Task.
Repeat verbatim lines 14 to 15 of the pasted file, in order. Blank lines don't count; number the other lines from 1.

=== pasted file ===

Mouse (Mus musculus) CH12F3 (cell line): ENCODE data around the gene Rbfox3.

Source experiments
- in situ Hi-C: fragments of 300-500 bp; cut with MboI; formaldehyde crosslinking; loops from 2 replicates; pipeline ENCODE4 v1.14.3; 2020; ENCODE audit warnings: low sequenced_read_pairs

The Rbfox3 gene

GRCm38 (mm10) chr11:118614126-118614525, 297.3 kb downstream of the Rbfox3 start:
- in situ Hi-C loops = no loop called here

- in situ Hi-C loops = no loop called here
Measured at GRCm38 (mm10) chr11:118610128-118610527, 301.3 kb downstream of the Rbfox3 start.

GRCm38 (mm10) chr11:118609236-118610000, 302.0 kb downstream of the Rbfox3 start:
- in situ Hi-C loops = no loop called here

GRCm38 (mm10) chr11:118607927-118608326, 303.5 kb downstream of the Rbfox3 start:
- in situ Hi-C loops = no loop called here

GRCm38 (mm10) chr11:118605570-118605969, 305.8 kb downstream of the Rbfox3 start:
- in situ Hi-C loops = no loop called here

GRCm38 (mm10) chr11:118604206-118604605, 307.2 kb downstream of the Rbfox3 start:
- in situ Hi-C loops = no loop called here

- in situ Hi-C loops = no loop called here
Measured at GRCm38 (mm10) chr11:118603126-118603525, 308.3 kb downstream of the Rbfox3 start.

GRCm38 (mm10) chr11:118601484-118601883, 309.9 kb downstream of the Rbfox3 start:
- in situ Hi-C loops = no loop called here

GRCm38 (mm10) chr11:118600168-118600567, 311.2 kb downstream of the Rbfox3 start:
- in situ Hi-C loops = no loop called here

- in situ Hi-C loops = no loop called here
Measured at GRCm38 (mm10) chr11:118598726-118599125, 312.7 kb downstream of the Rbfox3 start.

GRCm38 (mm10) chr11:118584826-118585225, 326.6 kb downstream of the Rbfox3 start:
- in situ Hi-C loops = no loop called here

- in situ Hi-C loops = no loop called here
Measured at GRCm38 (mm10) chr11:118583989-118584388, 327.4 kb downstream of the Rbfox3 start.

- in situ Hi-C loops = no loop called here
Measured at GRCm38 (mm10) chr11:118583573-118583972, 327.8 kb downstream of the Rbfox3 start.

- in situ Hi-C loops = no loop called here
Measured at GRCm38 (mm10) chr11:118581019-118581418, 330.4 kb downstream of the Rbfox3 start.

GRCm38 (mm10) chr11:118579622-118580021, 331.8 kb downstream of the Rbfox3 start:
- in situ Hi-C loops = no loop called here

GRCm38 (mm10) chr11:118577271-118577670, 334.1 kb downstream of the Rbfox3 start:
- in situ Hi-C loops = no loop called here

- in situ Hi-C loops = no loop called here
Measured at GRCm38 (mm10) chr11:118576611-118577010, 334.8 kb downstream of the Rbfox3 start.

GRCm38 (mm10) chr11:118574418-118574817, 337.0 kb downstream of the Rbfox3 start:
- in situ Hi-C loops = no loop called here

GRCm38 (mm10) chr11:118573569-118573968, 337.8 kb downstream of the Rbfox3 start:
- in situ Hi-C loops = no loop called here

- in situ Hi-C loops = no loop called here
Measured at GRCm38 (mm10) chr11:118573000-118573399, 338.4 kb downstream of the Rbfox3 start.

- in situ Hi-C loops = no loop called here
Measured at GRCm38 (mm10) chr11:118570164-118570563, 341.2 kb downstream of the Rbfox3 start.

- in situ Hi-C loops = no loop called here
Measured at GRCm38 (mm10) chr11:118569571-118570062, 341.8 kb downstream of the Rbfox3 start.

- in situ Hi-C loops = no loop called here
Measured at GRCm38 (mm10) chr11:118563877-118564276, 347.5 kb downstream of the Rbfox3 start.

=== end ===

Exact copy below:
- in situ Hi-C loops = no loop called here

GRCm38 (mm10) chr11:118604206-118604605, 307.2 kb downstream of the Rbfox3 start: